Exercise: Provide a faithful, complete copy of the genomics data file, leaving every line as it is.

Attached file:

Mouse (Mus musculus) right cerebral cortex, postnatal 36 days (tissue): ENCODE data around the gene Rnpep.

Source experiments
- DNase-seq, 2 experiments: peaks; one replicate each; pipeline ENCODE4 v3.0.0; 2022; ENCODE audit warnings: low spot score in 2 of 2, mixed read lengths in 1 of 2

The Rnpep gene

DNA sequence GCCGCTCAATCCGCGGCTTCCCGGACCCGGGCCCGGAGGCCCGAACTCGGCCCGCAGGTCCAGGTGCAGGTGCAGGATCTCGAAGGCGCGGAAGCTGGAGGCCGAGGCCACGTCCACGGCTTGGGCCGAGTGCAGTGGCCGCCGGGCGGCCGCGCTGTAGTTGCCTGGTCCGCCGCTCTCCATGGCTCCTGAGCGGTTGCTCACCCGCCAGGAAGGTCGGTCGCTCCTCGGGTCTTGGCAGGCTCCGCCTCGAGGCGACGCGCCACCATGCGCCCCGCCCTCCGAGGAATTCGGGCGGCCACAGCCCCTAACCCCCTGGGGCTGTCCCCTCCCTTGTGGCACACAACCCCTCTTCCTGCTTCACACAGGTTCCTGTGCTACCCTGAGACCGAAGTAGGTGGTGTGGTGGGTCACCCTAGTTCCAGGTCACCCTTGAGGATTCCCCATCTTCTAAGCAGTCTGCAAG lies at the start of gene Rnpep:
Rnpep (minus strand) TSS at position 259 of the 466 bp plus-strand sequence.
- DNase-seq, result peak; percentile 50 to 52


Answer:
Mouse (Mus musculus) right cerebral cortex, postnatal 36 days (tissue): ENCODE data around the gene Rnpep.

Source experiments
- DNase-seq, 2 experiments: peaks; one replicate each; pipeline ENCODE4 v3.0.0; 2022; ENCODE audit warnings: low spot score in 2 of 2, mixed read lengths in 1 of 2

The Rnpep gene

DNA sequence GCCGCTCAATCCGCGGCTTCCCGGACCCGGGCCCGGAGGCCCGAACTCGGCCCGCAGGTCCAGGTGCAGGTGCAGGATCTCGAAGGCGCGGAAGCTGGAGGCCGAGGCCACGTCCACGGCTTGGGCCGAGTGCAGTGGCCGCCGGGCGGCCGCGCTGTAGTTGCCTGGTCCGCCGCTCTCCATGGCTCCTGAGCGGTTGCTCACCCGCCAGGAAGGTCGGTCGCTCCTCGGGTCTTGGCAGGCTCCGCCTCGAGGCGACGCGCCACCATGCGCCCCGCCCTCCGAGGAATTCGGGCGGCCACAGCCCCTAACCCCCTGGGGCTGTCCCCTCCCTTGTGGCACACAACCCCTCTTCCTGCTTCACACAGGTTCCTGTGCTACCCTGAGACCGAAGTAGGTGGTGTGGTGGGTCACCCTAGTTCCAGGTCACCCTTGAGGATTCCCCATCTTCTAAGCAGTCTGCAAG lies at the start of gene Rnpep:
Rnpep (minus strand) TSS at position 259 of the 466 bp plus-strand sequence.
- DNase-seq, result peak; percentile 50 to 52